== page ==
In Bulletin 1 Abrams later went on to state that to get the best mix you must use a coarser blend of materials than is appropriate for maximum aggregate density. He never explained his reasoning, but I assume it is to force there to be more voids in the concrete to accommodate more paste and produce a more workable mix. This is one reason I wish we had Abrams notes. He was working with a paste that was composed of only cement and water. He was also working with mixes with a limited slump range. I think that with today’s materials and our higher slumps, we have to consider a third factor – cohesiveness. Not only do we want to produce a workable mix, we also want to produce one that doesn’t segregate. However, this is a discussion I want to save for a future blog post.

Back to the matter at hand, if you want to prove or disprove Abrams’ assertions about the usefulness of a maximum density aggregate or mix, it is relatively easy. Back in the 1970’s, when my father was developing the Coarseness Factor Chart, he ran a series of mixes ranging from over-sanded to too rocky. He found that there was a combination of aggregates that had the lowest water demand required to produce a constant slump. In this series he held cement content constant, varied the ratios of coarse and fine aggregate, and added water to produce a constant 4 inch (100mm) slump. The actual optimum combination of materials he discovered is immaterial, since each pair of materials will have a different optimum. Finer sands will usually reach optimum with less sand while coarser sand blends will require more sand. For each combination of aggregates, create a batch of combined aggregates blended at the same percentage levels and perform a unit weight test on the combined aggregates (it won’t be easy since the aggregates will pack pretty well and rodding the combined aggregate will be difficult.) According to Abrams the highest strength concrete will not be at the maximum aggregate packing density. It would harder to prove Abrams other statement, that the maximum density concrete doesn’t result in the highest strength, since water content would be our only variable and the highest strength concrete would occur at the lowest water content, and presumably the highest density. You might have to cast a series with a constant w/c ratio paste, like 0.50, and add paste to each aggregate blend until you achieved a 4 inch slump, then measure the unit weight of the concrete.

Note: I just calculated the specific gravity of a paste with a 0.50 w/c ratio and it was about 1.83. If you believe the notion that you have to separate aggregate particles to get a workable concrete, that implies that you could produce a heavier concrete mix by not adding all the paste required to produce the designated 4 inch slump, but then that mix wouldn’t be as workable as the mix with the extra paste. If you held out sufficient paste, the resulting mix would be difficult to compact in test cylinders, resulting in a possible low concrete strength. Even though Abrams never explained his assertion that maximum density concrete didn’t produce the highest strength, this could be one possible explanation.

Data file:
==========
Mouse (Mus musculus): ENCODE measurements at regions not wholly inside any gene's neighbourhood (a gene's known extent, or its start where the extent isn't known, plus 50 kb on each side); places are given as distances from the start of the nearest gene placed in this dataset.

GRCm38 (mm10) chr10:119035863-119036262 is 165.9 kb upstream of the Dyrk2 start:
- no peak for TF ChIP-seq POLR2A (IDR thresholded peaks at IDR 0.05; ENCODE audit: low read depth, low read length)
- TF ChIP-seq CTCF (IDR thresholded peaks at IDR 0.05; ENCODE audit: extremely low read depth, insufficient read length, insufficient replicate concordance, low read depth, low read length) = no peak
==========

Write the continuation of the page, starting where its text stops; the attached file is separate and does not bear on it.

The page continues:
I still haven’t spoken much about particle shape and texture, but this post is getting long already. I will save the shape and texture discussion for a later post, but I think it is readily understandable that the more angular a particle is, the more space you will need between particles in order to get a flowable mix. Therefore it is desirable to minimize the number of angular particles or to reduce the angularity of the particles.

I also haven’t discussed the effect of gap-graded aggregates vs. well-graded aggregates. I have discussed that a bit in this series already and will add more later. If you want to read about it now, check out http://www.commandalkonconnect.com/2012/06/11/well-graded-aggregates-vs-gap-graded-aggregates/.

If you really want to study voids and particle packing, check out Joe Dewar’s book, Computer Modeling of Concrete Mixtures, available at Amazon at http://www.amazon.com/Computer-Modelling-Concrete-Mixtures-Dewar/dp/sitb-next/0419230203. Also, Francois de Larrard’s book Concrete Mixture Proportioning is a great reference. http://www.amazon.com/Concrete-Mixture-Proportioning-Scientific-Technology/dp/0419235000.

Until next time,

Jay Shilstone

### About Jay Shilstone

I am a concrete technologist for Command Alkon, Inc. and have been in the concrete industry for over 35 years. For 28 of those years I have been working on quality control software for the concrete industry. I am a Fellow of the American Concrete Institute and a member of multiple ACI, ASTM and NRMCA committees. I look forward to talking about concrete mix design and quality control with everyone.